Better readers, yes, and better writers too, if possible. Certainly not worse writers as many are made by being kept forever at it with the language (not to say jargon) of criticism and appreciation. The evil days will come soon enough, and we shall have no pleasure in them, when we shall have dried up into nothing but abstractions. The best educated person is one who has been matured at just the proper rate. Seasoned but not kiln dried. The starch thickening has to be stirred in with slow care. The arteries will harden fast enough without being helped. Too many recent poems have been actually done in the language of evaluation. They are too critical in spirit to admit of further criticism.

And this constant saying what amounts to no more than variations on the theme of “I don’t like this and I do like that” tends to aesthetic Puritanism. “For goodness’ sake,” said one teacher to a class, “write for a change about what you are neither for nor against.” When one bold boy asked if there could be any such thing, he was told he had flunked the course.

The escape is to action in words: to stories, plays, scenes, episodes, and incidents.

Practice of an art is more salutary than talk about it. There is nothing more composing than composition.

We were enjoined of old to learn to write now while young so that if we ever had anything to say later we would know how to say it. All there is to learning to write or talk is learning how to have something to say.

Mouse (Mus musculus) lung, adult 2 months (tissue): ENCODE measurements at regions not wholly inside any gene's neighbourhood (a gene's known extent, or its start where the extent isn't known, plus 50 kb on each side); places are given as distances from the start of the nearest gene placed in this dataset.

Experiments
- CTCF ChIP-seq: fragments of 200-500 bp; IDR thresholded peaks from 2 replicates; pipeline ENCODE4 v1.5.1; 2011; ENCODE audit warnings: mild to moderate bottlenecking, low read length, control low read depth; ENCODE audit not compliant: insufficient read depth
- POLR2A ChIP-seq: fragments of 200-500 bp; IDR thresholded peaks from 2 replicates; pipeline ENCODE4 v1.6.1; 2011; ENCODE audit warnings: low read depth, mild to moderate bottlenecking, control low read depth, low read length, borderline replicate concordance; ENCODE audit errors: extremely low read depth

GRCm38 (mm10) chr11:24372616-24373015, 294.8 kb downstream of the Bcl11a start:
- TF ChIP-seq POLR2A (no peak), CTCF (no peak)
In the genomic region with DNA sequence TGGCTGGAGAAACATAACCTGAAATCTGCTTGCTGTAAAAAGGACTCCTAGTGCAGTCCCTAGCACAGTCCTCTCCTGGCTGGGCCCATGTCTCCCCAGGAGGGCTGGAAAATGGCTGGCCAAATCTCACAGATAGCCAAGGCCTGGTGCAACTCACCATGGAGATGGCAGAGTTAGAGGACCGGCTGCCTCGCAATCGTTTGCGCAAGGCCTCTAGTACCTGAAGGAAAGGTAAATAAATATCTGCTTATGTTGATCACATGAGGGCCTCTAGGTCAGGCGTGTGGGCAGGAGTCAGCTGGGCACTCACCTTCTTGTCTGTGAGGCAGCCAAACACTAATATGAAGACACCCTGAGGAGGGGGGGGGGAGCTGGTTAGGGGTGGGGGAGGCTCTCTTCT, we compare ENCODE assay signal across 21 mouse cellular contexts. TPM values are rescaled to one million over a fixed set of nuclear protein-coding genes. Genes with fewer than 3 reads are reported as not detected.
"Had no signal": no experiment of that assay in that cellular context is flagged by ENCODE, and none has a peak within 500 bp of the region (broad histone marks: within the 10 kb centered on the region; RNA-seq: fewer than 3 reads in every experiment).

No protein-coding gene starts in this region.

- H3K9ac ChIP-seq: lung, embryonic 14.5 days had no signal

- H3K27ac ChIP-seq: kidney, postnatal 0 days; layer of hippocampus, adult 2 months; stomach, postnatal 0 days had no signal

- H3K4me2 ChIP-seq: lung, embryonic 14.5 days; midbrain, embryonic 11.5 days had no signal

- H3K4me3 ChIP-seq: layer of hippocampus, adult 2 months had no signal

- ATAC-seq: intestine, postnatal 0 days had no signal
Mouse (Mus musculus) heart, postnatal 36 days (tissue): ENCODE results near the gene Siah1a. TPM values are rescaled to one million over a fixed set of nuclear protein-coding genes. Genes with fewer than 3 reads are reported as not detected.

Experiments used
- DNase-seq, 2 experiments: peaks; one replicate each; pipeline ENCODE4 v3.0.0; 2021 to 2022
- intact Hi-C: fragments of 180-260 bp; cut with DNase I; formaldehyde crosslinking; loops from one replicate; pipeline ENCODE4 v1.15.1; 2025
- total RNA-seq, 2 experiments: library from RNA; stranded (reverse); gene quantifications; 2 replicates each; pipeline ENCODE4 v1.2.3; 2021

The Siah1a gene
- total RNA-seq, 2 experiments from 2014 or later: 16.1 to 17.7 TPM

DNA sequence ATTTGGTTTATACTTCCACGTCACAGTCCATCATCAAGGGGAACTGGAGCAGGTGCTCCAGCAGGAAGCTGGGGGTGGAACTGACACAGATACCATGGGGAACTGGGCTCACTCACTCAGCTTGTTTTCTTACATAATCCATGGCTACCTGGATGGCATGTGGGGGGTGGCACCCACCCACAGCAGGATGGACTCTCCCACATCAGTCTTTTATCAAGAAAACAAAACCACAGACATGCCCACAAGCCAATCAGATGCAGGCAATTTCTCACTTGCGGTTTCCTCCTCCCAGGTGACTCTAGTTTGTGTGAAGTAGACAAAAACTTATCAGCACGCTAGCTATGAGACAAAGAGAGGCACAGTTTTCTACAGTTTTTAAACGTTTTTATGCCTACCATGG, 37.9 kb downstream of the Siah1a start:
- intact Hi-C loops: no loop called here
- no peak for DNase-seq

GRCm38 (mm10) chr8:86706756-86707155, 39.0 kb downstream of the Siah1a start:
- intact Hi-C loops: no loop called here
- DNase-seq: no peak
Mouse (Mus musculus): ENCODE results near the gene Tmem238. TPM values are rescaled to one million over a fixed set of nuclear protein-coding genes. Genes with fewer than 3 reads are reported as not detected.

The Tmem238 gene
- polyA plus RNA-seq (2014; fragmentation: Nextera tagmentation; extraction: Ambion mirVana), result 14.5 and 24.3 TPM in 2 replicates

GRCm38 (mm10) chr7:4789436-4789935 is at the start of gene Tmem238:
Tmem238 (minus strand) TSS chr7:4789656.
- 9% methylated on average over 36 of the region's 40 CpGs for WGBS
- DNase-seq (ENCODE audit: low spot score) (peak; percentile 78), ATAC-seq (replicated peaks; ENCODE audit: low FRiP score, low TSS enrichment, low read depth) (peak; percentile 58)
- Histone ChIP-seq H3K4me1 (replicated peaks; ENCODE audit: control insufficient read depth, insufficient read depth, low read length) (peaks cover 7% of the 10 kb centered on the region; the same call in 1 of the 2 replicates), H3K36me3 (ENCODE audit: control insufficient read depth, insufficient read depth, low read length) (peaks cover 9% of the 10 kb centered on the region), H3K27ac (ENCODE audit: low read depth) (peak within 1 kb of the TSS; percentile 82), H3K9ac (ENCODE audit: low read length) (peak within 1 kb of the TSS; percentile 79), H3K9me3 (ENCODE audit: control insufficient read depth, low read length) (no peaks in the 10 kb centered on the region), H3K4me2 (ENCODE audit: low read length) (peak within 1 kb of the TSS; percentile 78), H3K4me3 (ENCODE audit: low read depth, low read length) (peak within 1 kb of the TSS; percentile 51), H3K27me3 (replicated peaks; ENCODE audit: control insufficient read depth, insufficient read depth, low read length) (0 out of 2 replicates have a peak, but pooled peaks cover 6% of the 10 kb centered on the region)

Our object is to say something that is something. One teacher once said that it was something at once valid and sensational with the accent on both. Classmates punish us for failure better than the teachers by very dead silence or exchanging glances at our expense.

One of the dangers of college to anyone who wants to stay a human reader (that is to say a humanist) is that he will become a specialist and lose his sensitive fear of landing on the lovely too hard. (With beak and talon.)

Another danger nowadays to sensitiveness is getting inured to translations. The rarity of a poem well brought over from one language into another should be a warning. Some translation of course in course for utility. But never enough to get broken to it. For self assurance there should always be a lingering unhappiness in reading translations.

The last place along the line where books are safely read as they are going to be out in the world in polite society is usually in so-called Freshman English. There pupils are still treated as if not all of them were going to turn out scholars.

The best reader of all is one who will read, can read, no faster than he can hear the lines and sentences in his mind’s ear as if aloud. Frequenting poetry has slowed him down by its metric or measured pace.

The eye reader is a barbarian. So also is the writer for the eye reader, who needn’t care how badly he writes since he doesn’t care how badly he is read.

It is one thing to think the text and be totally absorbed in it. There is however an ascendancy in the mood to spare that can also think ABOUT the text. From the induced parallel current in the mind over and above the text the notes are drawn that we so much resent other people’s giving us because we want the fun of having them for ourselves.

A B C is letters. One Two Three is numbers — mathematica. What marks verse off from prose is that it talks letters in numbers. Numbers is a nickname for poetry. Poetry plays the rhythms of dramatic speech on the grid of meter. A good map carries its own scale of miles.

For my pleasure I had as soon write free verse as play tennis with the net down.